Friday, March 17, 2017

Guest Fran Stewart

Please welcome Fran Stewart to MLK. She writes about a Scottish-themed shop in Vermont, and though it's Saint Patrick's Day today, we won't hold it against her. She's giving us a recipe that is both easy and fun. Plus a giveaway!




Why would anyone wonder why I write not one, but TWO mystery series with a protagonist who either can’t or doesn’t like to cook? Isn’t it obvious?

Peggy Winn in the ScotShop series likes to eat the leftovers from her friend Karaline’s restaurant. Biscuit, the librarian in the Biscuit McKee series, cooks three things – soups, bread, and cookies. Anything else is the responsibility of Bob, her ever-patient husband.

Those two characters just about sum me up. I can’t imagine how much trouble I’d have writing a series if I had to come up with recipes for each book.

That said, I do have a recipe for you, but you’ll have to improvise a lot, since it’s based to a large extent on what was in my cupboard one particular day.

I loved the moment I discovered crockpots. I can throw a whole bunch of ingredients in there in the morning, let it simmer all day long, and have a number of meals to chomp on (like about five of them – supper this evening, lunch and supper for the next two days).

I can hear you asking – “What!!!! Eat the same thing three days in a row?!!!!”

Well, yes. Food is not a high priority for me (as I’m sure you already figured out). If you don’t want to duplicate menus, feel free to freeze meal-sized batches for later.

Now, I do admit that sometimes the crazy combinations I put together end up being, shall we say, less than satisfying. Since I hardly ever cook for company, though, I don’t have to worry about it. I’m someone who can make a complete meal out of fresh homemade bread and creamy butter, along with hunks of cheese and good strong tea. Throw in some soup (even if it tastes a little weird), and the meal is even better.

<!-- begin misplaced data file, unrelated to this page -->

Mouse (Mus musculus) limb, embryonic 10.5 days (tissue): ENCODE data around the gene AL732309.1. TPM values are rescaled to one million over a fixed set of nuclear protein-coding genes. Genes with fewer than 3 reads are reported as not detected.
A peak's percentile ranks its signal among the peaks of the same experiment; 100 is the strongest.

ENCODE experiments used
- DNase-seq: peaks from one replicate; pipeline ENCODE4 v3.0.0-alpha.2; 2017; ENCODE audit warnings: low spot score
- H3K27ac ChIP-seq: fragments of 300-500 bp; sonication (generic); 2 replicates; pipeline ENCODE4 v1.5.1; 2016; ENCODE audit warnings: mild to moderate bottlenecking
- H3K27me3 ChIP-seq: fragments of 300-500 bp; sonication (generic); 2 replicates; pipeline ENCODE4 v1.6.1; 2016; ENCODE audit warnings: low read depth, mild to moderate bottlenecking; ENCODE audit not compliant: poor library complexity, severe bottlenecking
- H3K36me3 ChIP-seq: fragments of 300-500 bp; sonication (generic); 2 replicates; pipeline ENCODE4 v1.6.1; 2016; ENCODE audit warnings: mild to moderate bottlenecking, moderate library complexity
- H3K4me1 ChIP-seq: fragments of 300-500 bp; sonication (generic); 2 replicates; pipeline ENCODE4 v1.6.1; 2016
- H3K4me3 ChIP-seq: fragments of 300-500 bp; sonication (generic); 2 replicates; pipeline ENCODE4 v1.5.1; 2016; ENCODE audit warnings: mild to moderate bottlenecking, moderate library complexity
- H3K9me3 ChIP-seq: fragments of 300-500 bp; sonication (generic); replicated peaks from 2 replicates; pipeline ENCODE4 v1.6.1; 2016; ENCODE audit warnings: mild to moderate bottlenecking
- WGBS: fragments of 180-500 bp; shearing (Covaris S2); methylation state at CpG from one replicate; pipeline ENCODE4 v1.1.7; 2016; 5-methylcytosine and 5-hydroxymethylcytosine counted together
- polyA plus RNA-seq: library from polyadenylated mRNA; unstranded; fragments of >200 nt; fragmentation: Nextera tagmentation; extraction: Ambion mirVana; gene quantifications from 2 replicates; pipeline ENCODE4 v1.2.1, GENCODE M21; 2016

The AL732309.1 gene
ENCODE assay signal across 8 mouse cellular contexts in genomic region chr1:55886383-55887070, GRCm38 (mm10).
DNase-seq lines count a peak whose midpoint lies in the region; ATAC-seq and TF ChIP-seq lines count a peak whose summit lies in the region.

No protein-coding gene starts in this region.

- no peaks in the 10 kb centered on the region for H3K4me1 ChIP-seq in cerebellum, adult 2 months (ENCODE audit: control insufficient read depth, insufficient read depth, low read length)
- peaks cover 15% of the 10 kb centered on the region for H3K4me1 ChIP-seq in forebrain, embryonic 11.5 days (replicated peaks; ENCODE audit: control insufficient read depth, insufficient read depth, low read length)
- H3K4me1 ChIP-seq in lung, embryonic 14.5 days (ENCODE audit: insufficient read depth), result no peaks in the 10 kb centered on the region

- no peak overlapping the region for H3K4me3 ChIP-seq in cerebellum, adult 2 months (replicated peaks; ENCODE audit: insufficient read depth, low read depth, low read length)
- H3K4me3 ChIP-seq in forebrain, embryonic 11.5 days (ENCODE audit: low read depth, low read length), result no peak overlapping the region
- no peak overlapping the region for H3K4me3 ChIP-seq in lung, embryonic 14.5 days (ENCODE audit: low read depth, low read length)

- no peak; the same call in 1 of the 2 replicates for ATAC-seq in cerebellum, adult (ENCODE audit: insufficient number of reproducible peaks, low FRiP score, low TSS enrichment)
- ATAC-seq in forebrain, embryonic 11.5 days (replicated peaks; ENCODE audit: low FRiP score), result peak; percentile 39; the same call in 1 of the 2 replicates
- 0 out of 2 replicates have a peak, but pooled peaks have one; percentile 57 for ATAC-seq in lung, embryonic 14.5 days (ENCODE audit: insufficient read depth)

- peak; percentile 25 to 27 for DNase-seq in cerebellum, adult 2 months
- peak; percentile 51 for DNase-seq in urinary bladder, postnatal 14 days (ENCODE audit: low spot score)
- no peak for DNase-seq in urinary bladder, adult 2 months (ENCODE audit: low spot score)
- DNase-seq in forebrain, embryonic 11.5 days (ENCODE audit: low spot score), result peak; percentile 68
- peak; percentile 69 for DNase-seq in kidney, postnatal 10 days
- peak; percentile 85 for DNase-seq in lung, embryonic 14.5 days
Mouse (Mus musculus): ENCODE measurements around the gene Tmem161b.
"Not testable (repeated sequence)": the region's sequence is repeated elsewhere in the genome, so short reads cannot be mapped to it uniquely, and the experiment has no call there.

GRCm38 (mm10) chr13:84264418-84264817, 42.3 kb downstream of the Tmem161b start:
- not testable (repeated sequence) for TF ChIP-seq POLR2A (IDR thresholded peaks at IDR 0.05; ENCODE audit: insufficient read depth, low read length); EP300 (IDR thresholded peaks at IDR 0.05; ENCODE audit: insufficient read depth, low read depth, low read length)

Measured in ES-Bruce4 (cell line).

So, here’s the way my throw-together soup happens:
1. Crockpot, dribbled with a couple of tablespoons of olive oil to keep things from sticking.

2. Layer the bottom with a cup of rice (preferably brown) uncooked.

3. Dump an entire undrained can of Italian-cut green beans on top of the rice.

4. Add an undrained can of light red kidney beans (You can use the dark red, but they turn the rice sort of muddy looking. Not too appetizing unless you’re eating by candlelight.) If you’d rather, you can soak dried kidney beans overnight and add them during this step.

5. Chop up a smallish dill pickle and add it on top of the kidney beans. Why, you ask? Why not?